The March 10 editorial “A dire message on AI,” pushing for decisive action in response to China’s organized advance in artificial intelligence, provided useful advice. Attention for better support of AI technology starts for some with security concerns that the “armed forces could lose their competitive advantage.” The broader problem, as the editorial made clear, concerns what many call an AI era.
The United States is not prepared to compete with China’s coordinated plans in areas that modern machine learning will impact. The argument pushing for needed reforms should resonate because it follows as a lesson from the experience of our fractured coronavirus pandemic response. This makes visible our inertia in response to expert advice and even active pushback from anti-science stances such as climate change denial and mask and vaccine resistance.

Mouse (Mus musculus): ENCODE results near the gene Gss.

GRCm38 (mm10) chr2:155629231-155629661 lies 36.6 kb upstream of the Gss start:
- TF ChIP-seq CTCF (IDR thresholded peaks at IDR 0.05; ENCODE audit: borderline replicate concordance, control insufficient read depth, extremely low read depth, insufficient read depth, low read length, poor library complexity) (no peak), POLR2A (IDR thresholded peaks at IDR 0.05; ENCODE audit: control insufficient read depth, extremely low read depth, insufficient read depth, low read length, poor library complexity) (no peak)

The security view of our overall failings to support AI innovation and tech investment push us into action, but it hasn’t worked with health insecurity. The broader issue that might motivate and pull us forward is recognition that modern AI, driven in part by advances in machine learning, the harnessing of Big Data and powerful computing, has the potential to amplify human ingenuity and help solve the challenges, including more productive work and climate change mitigation.
We know some version of AI will transform industries, making businesses more productive, but will it help us enrich customer and citizen lives? To do that, AI innovation will have to build trust by balancing bottom lines and simple visions with responsible human values. That is a grand challenge, as they say, and more than a technical one.
Gary Berg-Cross, Potomac